BD: Henry Rollins provides the voice of the caller. Tell us how you landed a punk-rock icon to be in the film?

GC: I am a huge fan of punk music. I also may not look it, but it’s deep inside me. I also try and approach the actual making of movies in more of a punk way. No government funding, no rich people telling me what to do (so far) or giving me money to do something. Myself and the crew, we do it ourselves. I’ve always been a fan of Black Flag and a huge fan of Henry Rollins spoken word. Is voice is so distinctive and potent. I think that’s why his spoken word was so well received. His voice can be heard as the voice of a normal mans conscious. I remember walking up to him after a show and telling him about the flick and how can I get in contact and if he’s interested. Two months later, I was in L.A in a recording studio eating salsa and nachos with Henry Rollins. He really liked the script and where it was going, and from what I remember him saying, he was extremely interested in the couple’s relationship with each other and how they deal with things off screen, especially the ending.

BD: The film has received a fair amount of critical acclaim being selected for countless film festival all over the world. When you were creating this project did you ever think that it could have the potential to take off like it has?

GC: I didn’t think it was going take off in other countries like Spain. Which it played 4 festivals there, including the wonderful FANT Bilbao. Everywhere from Mexico to the UK to Spain to the U.S this film has had a nice little run. It’s funny, because in my own country of Canada, the film has had only one screening at the Blood in the Snow Film Festival in Toronto. I think it’s also a western and European thing. Europe for some reason just “get it”, people over here don’t. I’m not sure why or what that means.

BD: Not only did you direct ‘In the House of Flies’, but you also started your own horror distribution company in Black Fawn Distribution. Tell us why Black Fawn was a necessary extension of what you do and some of the projects you guys have released, as well as have coming up on the horizon?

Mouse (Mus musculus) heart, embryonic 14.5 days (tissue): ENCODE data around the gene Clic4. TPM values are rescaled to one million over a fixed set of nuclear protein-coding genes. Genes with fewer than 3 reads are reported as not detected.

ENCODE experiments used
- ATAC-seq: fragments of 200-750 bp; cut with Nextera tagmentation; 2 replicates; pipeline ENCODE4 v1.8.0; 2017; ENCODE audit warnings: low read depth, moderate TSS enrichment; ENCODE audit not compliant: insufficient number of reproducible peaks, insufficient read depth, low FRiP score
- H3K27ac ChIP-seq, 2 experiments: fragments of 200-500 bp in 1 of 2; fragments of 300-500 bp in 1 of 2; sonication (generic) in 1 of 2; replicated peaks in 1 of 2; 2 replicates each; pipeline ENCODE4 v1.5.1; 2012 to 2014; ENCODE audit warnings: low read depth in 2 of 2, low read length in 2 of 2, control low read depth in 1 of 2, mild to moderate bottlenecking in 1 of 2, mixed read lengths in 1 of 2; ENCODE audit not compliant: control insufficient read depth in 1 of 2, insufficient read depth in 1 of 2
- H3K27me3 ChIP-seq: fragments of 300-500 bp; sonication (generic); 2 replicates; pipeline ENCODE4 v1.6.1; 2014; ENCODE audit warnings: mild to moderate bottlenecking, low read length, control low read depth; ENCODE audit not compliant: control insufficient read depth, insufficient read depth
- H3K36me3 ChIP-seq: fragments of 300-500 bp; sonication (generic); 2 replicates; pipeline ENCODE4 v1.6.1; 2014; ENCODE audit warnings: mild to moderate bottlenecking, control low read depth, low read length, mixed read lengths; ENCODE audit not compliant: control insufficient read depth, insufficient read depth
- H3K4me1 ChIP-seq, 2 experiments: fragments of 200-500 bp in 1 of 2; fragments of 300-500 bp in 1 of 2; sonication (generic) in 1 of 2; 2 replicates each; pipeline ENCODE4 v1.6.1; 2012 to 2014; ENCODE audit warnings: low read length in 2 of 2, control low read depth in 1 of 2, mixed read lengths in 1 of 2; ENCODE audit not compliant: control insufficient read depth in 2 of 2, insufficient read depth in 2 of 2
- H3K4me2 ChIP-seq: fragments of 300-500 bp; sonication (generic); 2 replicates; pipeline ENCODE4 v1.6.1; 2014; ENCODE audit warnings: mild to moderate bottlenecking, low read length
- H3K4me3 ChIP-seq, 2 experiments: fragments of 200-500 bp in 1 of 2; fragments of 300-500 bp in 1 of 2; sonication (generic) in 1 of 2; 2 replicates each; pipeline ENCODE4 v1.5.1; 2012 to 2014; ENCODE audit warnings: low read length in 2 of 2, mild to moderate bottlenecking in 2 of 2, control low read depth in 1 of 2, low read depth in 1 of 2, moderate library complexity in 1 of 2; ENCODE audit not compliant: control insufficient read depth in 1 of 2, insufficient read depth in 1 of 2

GC: Filmmaker Chad Archibald and I have had each other’s backs for a while. We’ve seen what the industry has turned into since we started making movies and only want to help other filmmakers like us, who are struggling to get their films out there by a “non-taking-advantage of distributor”. So many filmmakers are promised things when a distributor approaches them, and they end up seeing nothing. No sales report or anything. Big distributors these days are like vampires. Your film has to be an above average commercial hit with huge sale gimmicks to make ANY money from it. So we jumped together with another partner and formed Black Fawn Distribution. I’m the creative manager in the company, so it’s my duty to protect the creative interests of the filmmaker and make sure the company is functioning “well” on a creative level, everything from artwork and the films we put out. These are important. We also make sure the filmmakers see actual cheques! And every film we’ve distributed, you can ask the filmmaker yourself, and within 6 months they’ve gotten a cheque. It may not be thousands and thousands of dollars yet, but it’s a start and not bad for a company that’s only 2 years old . We are doing things our way, by ourselves with no subsidiary funding, no hidden costs and no bullshit. Like a record label, it enables us to have a family mentality with the filmmakers and each other. We literally walk the pavement with the filmmakers friends at conventions and festivals. We don’t sit behind a desk and twiddle our thumbs and wait. We are always looking for new films to release and are currently on the prowl for 2014’s releases.